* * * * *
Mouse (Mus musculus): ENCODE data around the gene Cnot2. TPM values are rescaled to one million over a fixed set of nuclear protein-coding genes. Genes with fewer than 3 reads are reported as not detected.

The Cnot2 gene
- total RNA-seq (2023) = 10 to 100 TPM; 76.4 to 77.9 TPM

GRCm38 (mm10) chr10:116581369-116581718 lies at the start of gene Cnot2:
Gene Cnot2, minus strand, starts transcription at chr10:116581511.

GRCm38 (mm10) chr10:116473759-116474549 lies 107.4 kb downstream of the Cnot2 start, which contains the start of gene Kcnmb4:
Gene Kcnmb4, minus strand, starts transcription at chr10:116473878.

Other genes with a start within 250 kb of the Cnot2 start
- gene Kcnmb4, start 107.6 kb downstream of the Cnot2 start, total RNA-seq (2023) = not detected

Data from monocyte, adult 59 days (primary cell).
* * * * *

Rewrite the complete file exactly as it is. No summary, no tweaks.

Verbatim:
Mouse (Mus musculus): ENCODE data around the gene Cnot2. TPM values are rescaled to one million over a fixed set of nuclear protein-coding genes. Genes with fewer than 3 reads are reported as not detected.

The Cnot2 gene
- total RNA-seq (2023) = 10 to 100 TPM; 76.4 to 77.9 TPM

GRCm38 (mm10) chr10:116581369-116581718 lies at the start of gene Cnot2:
Gene Cnot2, minus strand, starts transcription at chr10:116581511.

GRCm38 (mm10) chr10:116473759-116474549 lies 107.4 kb downstream of the Cnot2 start, which contains the start of gene Kcnmb4:
Gene Kcnmb4, minus strand, starts transcription at chr10:116473878.

Other genes with a start within 250 kb of the Cnot2 start
- gene Kcnmb4, start 107.6 kb downstream of the Cnot2 start, total RNA-seq (2023) = not detected

Data from monocyte, adult 59 days (primary cell).